Renovating a Historic Bridge While Keeping Citizens Online
Built in 1912, the historic Eighth Street Bridge in Sioux Falls, South Dakota is a concrete deck bridge that commuters, pedestrians, cyclists and joggers alike use to cross over the Big Sioux River. The beautiful 243-foot long triple-arch concrete deck bridge was added to the National Register of Historic Places in 1993 and has not seen renovation since the 1970s. In March of 2020, Sioux Falls began a planned reconstruction of the unique soil-filled bridge that they planned would take about a year and a half. General Contractor Journey Construction was awarded the rebuilding of the bridge in the 1970s and again in 2020. When Journey Construction realized that they would need access to the entire bridge, including the areas holding the high-speed cable, they reached out to internet, phone and cable company CenturyLink.
CenturyLink quickly realized this job was going to require out-of-the-box ideas if they planned to renovate this bridge and keep the entire South Dakota city online during the construction. CenturyLink reached out to Midwest consulting firm Terra Technologies, Inc., based out of Denver, Colorado, to find a way that work could progress in a manner that would not interrupt any communications to Sioux Falls. Local to Sioux Falls, CSDA member Northwest Concrete Cutting and Crane Service was contacted by Terra Technologies, Inc. in February 2020 regarding some simple flat sawing along the historic Eighth Street Bridge. Their goal was to erect a temporary cable suspension bridge in order to raise the existing fiberoptics and communication lines that ran 8-feet beneath the pavement so Journey Construction would have working room to complete the remainder of the project and the citizens of Sioux Falls would not have any interrupted communication.
As the project progressed, Terra Technologies realized that they needed more than just concrete cutting. They reached out looking for contacts for other aspects of the project, including certified welding services, crane services as well as additional concrete cutting. It was at this time that Northwest Concrete Cutting and Crane Service became a turnkey subcontractor for Terra Technologies and was now responsible for the initial slab sawing to prepare for the demolition and removal of the existing pavement that ran across the bridge. The pavement had to be cut and completely removed to prepare for the proper installation of new concrete. Each slab measured 30 feet long by 15 feet and 8 inches thick. Two slabs were removed, totaling 90 feet of total cutting and 45,000 pounds of concrete. After the existing pavement was removed, Northwest then formed and poured the two suspension tower footings that were 14 feet by 14 feet and 30 inches thick.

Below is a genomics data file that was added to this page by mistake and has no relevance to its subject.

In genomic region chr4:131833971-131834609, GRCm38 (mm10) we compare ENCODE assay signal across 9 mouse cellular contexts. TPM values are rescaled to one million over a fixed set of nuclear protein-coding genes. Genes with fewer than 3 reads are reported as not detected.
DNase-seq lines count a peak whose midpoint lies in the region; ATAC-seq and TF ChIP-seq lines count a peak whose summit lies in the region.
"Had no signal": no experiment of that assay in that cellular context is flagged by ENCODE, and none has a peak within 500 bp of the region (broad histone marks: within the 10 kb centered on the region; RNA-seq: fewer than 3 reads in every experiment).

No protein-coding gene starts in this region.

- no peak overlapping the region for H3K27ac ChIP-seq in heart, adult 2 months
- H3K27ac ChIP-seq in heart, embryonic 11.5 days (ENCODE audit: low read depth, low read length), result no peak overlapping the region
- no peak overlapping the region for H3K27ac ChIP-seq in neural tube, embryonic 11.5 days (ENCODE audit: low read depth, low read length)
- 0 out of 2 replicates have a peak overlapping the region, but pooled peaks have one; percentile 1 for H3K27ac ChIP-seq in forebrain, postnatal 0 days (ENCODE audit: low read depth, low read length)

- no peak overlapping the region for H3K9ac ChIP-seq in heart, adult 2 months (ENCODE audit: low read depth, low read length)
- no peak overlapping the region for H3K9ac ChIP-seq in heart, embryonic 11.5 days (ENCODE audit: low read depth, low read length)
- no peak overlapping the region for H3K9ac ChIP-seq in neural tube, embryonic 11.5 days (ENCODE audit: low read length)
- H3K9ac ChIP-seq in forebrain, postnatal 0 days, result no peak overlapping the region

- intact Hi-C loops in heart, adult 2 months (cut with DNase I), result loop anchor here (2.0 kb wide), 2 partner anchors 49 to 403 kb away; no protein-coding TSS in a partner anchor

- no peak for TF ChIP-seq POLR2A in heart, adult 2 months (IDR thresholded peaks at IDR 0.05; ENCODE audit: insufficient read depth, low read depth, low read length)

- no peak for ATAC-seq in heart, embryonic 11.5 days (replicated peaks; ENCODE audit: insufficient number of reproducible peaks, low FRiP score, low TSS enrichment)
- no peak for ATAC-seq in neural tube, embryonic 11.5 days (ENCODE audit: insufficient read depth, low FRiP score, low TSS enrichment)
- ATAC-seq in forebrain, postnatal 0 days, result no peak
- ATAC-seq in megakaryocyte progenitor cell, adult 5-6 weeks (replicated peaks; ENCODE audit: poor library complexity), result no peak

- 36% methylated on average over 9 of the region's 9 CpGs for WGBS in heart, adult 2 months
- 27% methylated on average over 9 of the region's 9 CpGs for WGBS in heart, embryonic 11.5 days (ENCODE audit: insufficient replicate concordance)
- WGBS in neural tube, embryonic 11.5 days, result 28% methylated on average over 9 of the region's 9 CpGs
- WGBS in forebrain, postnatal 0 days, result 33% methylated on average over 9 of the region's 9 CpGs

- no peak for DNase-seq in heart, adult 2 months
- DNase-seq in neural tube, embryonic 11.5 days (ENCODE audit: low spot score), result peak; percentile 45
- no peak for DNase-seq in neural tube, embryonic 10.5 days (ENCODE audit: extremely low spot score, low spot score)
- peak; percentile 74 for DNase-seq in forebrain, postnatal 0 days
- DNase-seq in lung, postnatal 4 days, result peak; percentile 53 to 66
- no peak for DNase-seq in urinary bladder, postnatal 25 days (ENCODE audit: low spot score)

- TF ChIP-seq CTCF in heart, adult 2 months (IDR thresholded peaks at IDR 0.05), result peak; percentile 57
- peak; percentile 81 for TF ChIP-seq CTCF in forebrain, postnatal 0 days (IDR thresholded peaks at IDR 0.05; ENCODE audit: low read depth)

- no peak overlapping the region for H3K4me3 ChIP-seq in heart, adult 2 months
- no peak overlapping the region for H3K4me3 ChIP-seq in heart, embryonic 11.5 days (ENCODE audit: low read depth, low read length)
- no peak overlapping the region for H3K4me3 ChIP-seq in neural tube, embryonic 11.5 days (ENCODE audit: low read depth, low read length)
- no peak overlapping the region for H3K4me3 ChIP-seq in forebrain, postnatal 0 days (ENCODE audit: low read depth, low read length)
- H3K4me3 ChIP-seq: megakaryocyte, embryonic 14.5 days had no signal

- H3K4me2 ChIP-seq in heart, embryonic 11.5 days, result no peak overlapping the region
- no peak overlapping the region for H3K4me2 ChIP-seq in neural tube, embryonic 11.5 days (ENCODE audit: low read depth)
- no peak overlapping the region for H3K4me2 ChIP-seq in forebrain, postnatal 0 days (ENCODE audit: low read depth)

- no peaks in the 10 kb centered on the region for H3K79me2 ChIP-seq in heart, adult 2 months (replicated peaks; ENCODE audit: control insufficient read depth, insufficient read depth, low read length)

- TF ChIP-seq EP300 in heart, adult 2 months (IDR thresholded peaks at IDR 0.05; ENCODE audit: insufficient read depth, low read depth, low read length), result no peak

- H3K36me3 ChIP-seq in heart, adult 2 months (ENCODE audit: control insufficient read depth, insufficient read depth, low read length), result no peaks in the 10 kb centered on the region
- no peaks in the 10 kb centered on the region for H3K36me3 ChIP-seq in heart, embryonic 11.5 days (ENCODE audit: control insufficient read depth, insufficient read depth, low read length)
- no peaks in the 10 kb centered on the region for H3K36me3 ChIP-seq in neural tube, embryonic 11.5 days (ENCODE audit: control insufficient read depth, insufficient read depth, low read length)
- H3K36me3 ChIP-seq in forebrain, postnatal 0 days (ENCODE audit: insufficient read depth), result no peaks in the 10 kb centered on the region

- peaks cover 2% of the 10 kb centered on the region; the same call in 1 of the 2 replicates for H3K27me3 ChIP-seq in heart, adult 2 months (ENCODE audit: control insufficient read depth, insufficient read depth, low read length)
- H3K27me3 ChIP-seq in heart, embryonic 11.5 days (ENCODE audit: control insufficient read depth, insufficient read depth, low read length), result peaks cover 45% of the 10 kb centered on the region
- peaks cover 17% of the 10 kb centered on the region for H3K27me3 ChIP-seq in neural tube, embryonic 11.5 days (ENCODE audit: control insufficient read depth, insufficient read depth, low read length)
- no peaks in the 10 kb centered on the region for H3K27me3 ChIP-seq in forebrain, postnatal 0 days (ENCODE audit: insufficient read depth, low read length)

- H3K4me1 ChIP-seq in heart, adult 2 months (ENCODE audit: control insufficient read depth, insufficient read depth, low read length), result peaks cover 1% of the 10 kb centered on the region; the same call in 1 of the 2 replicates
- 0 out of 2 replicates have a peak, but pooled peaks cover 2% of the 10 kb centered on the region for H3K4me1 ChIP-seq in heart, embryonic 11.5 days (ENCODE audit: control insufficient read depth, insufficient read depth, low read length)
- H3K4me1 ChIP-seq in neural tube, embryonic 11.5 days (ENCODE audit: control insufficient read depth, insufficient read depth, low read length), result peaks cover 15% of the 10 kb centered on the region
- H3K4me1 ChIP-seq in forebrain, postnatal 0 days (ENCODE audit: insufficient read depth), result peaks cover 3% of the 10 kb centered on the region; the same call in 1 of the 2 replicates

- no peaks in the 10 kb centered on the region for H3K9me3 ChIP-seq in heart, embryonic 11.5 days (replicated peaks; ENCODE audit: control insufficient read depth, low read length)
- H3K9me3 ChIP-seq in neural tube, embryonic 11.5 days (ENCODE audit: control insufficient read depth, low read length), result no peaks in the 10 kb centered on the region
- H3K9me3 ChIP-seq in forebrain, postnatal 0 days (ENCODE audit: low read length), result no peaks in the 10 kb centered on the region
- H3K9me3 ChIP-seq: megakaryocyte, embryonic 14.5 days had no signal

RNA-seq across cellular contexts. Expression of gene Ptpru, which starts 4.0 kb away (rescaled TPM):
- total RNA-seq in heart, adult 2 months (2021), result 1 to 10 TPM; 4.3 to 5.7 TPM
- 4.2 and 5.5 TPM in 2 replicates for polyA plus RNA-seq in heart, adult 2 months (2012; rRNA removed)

Once the tower footings were completed, Northwest had to pour the “deadman” weights for the suspension bridge. These weights were located at opposing ends of the bridge and were 7 feet thick by 27 feet long and a total of 14 feet wide. Each individual weight weighed about 400,000 pounds and all of these structures were temporary, needing to be removed once the backfill for the bridge was completed. The preparation alone was already turning out to be quite the undertaking.
Northwest supplied four certified welders who assembled two 35-foot tall by 10-foot wide towers made of hollow structural section (HSS) steel. After the towers were assembled, they then became in charge of the delivery and erection of the towers. Northwest Concrete Cutting and Crane Service supplied semitrucks and trailers, a 90T mobile hydraulic crane, certified riggers/signalmen and certified welders to haul and erect each tower. After the towers had been erected, it was business-as-usual for Terra Technologies’ responsibilities on the project. As soon as the cables were suspended, Journey Construction could continue working on the underground and structure work that needed to be completed.